† var. lapponica (Lindquist) B. verrucosa var. lapponica Lindquist; B. brachylepis V. N. Vasiliev – This very distinct variety has a smooth white bark that does not become black and furrowed at the base of the trunk, even on old trees. The branchlets are less pendulous than in normal B. pendula, and it differs too, according to Lindquist, in its rather leathery, broadly deltoid leaves with coarse, obtuse serrations and its thicker female catkins. A native of northern Sweden and Finland; also of the Urals, according to the Russian botanist Vasiliev, who has given it the rank of species. It is also allied to B. platyphylla (q.v. in this supplement) and perhaps linked to it by intermediates.

† B. aetnensis Raf. – An endemic of Mount Etna, Sicily, this is perhaps no more than a local race of B. pendula, differing in its smaller leaves to about 1 in. long, not glandular on the upper surface, more shortly acuminate and not markedly biserrate. The Etna birch is provisionally recognised as a species by Pignatti in Flora d’Italia, Vol. 1, p. 108 (1982).

B × koehnei Schneid

This tree is of uncertain origin, but was thought by Schneider to be a hybrid between the silver birch and B. papyrifera. The type was grown in Späth’s nurseries as “B. cuspidata”. It is a graceful tree, which develops a white bark at an early age. There is an example 45 ft high in the Glasnevin Botanic Garden.

B obscura A. Kotula

This birch is found wild in a number of localities in Poland and in parts of Russia and Czechoslovakia. It resembles the silver birch and has the same chromosome number, the main mark of difference being the bark, which is dark grey or blackish brown. The leaves are more rounded in outline, more consistently wedge-shaped at the base, and darker green.


A very distinct tree, the leaves being lobed to within {1/8} to {1/4} in. of the midrib, the lobes themselves lanceolate, coarsely toothed, and with long slender points, the ends of the basal lobes curving backwards; leaf­stalks 1 to 1{3/4} in. long. Branches and leaves pendulous and the whole tree very elegant. (B. alba var. dalecarlica L. f.; B. a. var. laciniata Wahl.; B. pendula f. dalecarlica (L. f.) Schneid.)According to Hylander (op. cit.) the original tree, described by the younger Linnaeus in 1781, grew at Lilla Ornäs in the province of Dalarna (Dalecarlia), where it was first observed in 1767. It was destroyed in a storm in 1887 but graft-wood had been taken from it some years earlier and the offspring planted in the Experimental Garden at Stockholm. From these, and hence from the type-tree, all the true Ornäs birches are descended by vegetative propagation. The cultivar name ‘Dalecarlica’ should be reserved for this clone. The botanical group name B. pendula f. dalecarlica (L. f.) Schneid. is available for other trees of similar character, but in fact only one has since been observed in Sweden, in the province of Smaland.So far as is known the following specimens are of the true clone, which was introduced to Britain before 1885: Taymouth Castle, Perths., 90 × 5{1/4} ft, grafted at 1 ft (1961); Tittenhurst, Berks., 75 × 4{1/2} and 69 × 4{1/4} ft, both grafted at 5–6 ft (1963); Sheffield Park, Sussex, pl. 1910, 65 × 3{1/2} ft (1960); Madresfield Court, Worcs., 72 × 3{3/4} ft (1964); Royal Horticultural Society Gardens, Wisley, Surrey, 57 × 3{1/4} ft (1964).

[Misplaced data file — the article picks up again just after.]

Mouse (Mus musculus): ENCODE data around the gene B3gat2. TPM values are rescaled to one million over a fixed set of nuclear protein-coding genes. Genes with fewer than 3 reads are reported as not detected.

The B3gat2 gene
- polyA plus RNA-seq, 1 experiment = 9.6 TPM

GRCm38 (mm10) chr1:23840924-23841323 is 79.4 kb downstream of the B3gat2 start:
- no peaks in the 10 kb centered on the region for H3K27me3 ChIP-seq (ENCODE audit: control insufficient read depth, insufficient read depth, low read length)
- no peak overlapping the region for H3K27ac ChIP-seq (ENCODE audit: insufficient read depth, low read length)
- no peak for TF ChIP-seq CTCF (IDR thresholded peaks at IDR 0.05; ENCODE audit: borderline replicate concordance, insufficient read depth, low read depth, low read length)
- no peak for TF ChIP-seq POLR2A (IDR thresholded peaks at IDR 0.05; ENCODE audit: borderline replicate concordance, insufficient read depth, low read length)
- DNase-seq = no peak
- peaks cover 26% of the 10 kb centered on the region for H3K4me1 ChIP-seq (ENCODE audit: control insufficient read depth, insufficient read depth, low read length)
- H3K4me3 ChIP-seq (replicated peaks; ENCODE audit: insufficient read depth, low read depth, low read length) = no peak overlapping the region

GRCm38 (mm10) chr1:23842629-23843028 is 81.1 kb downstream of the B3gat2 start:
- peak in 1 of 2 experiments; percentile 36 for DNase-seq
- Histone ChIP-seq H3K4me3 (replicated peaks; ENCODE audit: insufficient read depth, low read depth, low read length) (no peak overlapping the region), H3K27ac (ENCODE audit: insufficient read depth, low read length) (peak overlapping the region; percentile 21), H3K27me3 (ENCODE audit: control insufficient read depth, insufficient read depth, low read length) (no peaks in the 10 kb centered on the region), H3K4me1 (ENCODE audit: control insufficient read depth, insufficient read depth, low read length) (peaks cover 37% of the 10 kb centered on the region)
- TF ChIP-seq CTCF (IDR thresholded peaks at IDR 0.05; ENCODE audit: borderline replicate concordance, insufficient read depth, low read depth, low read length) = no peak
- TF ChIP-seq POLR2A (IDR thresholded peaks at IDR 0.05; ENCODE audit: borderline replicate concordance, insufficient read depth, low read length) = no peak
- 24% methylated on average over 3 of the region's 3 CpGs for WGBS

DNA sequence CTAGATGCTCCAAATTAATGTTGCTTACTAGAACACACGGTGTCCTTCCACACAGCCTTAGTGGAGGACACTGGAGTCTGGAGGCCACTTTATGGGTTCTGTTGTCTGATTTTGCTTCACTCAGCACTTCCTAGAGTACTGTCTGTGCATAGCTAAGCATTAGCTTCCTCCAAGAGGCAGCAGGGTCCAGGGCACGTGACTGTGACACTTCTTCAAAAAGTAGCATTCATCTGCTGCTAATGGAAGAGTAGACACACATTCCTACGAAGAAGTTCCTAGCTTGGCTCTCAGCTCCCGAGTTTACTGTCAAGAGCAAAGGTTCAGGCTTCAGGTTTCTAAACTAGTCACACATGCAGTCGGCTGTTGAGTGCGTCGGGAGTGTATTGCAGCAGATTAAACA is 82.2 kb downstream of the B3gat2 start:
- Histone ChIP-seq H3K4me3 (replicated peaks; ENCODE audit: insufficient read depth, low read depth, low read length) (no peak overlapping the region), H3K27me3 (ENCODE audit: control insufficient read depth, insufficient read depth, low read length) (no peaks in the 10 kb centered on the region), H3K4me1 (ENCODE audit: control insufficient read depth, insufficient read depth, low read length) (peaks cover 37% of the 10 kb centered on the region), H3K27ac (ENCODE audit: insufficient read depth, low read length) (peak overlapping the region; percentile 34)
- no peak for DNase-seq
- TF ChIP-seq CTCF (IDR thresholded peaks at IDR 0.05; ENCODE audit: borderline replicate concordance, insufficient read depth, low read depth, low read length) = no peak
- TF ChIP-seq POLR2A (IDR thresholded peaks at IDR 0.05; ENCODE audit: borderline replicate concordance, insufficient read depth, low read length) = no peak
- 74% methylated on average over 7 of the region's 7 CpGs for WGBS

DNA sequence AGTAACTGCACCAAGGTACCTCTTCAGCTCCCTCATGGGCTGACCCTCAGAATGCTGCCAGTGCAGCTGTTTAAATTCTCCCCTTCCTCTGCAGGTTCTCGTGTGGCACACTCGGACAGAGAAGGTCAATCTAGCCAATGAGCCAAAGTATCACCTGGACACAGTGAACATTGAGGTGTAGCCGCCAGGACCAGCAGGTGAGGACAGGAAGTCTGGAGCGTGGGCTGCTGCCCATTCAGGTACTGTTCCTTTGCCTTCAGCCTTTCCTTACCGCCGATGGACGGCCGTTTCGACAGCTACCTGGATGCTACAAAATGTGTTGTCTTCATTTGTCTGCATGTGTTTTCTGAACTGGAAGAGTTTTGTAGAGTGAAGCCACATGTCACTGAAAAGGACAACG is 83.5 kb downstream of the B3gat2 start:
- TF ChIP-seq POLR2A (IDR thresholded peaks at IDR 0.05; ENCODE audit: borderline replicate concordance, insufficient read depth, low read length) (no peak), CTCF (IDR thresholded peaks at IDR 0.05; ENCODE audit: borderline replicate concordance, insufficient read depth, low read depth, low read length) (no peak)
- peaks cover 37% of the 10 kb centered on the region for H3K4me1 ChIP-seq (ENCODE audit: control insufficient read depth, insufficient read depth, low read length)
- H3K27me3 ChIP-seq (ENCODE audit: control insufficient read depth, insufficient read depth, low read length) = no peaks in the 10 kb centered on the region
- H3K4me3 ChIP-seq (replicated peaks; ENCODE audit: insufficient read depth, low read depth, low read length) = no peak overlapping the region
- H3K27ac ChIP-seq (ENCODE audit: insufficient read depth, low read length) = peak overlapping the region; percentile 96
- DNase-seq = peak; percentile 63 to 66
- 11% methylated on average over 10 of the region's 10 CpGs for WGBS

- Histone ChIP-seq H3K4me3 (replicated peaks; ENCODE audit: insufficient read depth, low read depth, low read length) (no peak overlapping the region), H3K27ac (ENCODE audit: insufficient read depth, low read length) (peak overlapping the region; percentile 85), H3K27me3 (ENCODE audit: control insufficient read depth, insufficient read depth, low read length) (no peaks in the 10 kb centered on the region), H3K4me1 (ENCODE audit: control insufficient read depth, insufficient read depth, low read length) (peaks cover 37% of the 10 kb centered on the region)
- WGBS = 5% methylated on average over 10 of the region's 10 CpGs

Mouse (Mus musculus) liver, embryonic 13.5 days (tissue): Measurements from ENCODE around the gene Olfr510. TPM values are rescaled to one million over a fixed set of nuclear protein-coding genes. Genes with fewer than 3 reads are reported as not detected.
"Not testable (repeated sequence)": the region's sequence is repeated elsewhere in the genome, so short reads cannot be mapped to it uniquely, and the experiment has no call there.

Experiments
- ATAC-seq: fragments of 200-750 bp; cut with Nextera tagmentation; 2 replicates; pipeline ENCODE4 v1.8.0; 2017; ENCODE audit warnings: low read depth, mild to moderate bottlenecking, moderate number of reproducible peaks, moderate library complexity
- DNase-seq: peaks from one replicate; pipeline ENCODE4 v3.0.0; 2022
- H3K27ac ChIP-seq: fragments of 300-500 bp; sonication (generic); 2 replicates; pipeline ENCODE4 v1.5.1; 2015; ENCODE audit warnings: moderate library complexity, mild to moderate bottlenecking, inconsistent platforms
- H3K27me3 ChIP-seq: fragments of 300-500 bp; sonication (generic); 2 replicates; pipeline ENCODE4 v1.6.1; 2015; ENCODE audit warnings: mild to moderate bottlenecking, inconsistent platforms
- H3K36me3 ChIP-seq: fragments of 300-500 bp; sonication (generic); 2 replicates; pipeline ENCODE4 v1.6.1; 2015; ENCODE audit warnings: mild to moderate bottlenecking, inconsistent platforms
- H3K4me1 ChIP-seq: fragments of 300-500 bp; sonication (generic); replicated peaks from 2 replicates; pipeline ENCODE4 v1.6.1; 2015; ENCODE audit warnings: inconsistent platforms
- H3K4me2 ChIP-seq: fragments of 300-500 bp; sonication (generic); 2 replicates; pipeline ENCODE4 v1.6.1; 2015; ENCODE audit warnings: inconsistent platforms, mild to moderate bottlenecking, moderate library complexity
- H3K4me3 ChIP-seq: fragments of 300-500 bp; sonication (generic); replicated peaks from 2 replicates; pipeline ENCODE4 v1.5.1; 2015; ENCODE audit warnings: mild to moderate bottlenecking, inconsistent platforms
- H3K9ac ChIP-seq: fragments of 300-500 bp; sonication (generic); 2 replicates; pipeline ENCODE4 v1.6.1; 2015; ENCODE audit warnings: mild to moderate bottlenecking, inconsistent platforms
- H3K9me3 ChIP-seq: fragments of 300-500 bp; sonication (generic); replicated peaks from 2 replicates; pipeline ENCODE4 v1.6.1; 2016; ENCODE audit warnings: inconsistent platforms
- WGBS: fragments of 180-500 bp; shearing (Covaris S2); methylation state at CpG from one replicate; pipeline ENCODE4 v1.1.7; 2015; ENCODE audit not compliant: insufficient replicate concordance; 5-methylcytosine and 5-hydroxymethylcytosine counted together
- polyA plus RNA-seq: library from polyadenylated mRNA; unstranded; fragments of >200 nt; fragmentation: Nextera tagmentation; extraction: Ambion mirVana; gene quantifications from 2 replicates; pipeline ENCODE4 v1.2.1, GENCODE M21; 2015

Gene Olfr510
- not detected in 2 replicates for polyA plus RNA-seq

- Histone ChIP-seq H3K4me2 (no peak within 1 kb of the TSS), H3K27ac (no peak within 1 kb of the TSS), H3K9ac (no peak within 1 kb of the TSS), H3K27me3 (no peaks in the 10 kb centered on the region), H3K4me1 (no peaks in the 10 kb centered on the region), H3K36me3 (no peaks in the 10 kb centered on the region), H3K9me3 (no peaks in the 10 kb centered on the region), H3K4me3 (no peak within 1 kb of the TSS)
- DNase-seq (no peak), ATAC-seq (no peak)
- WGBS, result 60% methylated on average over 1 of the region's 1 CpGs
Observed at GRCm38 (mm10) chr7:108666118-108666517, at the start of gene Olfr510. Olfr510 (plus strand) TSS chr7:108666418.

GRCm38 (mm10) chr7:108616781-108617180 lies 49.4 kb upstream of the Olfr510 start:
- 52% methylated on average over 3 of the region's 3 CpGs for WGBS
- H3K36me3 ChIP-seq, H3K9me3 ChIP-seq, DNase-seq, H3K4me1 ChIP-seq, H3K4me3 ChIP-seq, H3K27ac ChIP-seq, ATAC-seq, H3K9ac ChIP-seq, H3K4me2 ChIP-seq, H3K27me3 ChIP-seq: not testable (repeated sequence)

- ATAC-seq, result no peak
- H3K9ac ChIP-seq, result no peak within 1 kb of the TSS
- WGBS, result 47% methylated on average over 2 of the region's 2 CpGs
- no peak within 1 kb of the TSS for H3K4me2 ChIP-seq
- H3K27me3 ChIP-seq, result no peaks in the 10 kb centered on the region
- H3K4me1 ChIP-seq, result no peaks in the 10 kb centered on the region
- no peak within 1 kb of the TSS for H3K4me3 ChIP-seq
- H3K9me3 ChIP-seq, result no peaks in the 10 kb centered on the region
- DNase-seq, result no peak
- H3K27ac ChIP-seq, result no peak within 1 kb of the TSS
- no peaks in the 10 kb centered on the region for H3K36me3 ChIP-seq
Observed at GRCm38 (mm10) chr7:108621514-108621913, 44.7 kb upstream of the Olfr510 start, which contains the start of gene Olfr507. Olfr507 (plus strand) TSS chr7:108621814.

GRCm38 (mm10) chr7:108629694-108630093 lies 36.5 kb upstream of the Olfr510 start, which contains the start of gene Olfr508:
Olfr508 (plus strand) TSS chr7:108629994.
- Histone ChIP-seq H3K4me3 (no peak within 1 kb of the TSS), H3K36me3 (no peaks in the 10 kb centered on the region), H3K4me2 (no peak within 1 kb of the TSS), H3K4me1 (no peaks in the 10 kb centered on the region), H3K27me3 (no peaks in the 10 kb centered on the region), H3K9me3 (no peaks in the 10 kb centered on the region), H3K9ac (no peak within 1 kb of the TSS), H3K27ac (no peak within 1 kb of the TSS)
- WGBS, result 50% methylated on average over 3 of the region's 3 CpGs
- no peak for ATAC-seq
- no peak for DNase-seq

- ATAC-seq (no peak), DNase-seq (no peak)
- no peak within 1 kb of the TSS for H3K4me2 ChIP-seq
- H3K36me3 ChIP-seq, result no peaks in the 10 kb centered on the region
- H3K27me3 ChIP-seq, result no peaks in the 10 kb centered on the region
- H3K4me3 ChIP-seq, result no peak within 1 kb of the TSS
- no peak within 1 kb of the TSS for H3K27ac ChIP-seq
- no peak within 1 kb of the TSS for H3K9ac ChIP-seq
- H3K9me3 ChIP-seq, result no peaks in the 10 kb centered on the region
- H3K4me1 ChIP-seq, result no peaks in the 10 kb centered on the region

'Dentata Viscosa'

A bushy, small tree of close, twiggy habit; branchlets and leaves very viscid; leaves closely set on the twig, {3/4} to 1{1/2} in. long, coarsely double-toothed or even small-lobed; leaf-stalks {1/2} in. long. This tree is no longer grown at Kew and must be very rare or even non-existent in British gardens, but is to be seen in continental collections and should be re-introduced. It was first distributed by Chenault of Orleans around 1912 as B. dentata viscosa pyramidalis.


Branches hanging almost perpendicularly, leader erect. Bonamy’s nursery, Toulouse, around 1866.

f. crispa (Reichb.) Holmberg

B. verrucosa or pendula var. laciniata of many authors, not Wahl

This form has been confused with ‘Dalecarlica’, but has the leaves more regularly and less deeply cut; the basal lobes are not so finely tapered and do not arch backwards at the ends. Found wild in several localities in Scandinavia.

f. oycowiensis (Besser) Schneid. B.

oycowiensis Besser

A rare native of S.E. Poland, found in a few localities near Krakow. It bears three to four leaves on the flowering twigs (usually two in the type) and the leaves are more equally toothed. It is of shrubby habit.


Branches erect-growing, the tree being of columnar habit and resembling a Lombardy poplar. First distributed by Simon-Louis Frères, before 1870. There is an example at Westonbirt, in Silkwood, measuring 71 × 3{1/4} ft (1964).


A small tree with finely cut leaves and drooping branches. The twigs are produced in clusters like elongated witches brooms. Origin unknown and perhaps not in cultivation here. There is a striking photograph of this birch in G. Kriissmann’s Handbuch der Laubgehölze, plate 60.


Leaves deep purple. The purple birch arose among seedlings raised in his own garden by a worker in Transon’s nursery, Orleans. He multiplied it by grafting and in 1873 sold the whole stock, which was apparently put into commerce under the epithets atropurpurea and foliis purpureis. But it was first described by André as B. vulgaris purpurea in Ill. Hort., Vol. 19, p. 199 (1872). It is figured in Rev. Hort. Belge, Vol. 4, p. 185 (1878).


An elegant narrow-crowned tree with an erect leading shoot and drooping branches. Known since 1867. The same clone as ‘Elegans’?


Common Names
Young's Weeping Birch

An elegant tree, good for small gardens. The branches are slender and perfectly pendulous, without a leading stem. If grafted on a high standard it makes a small mushroom-headed tree. If on its own stem it must be carefully trained.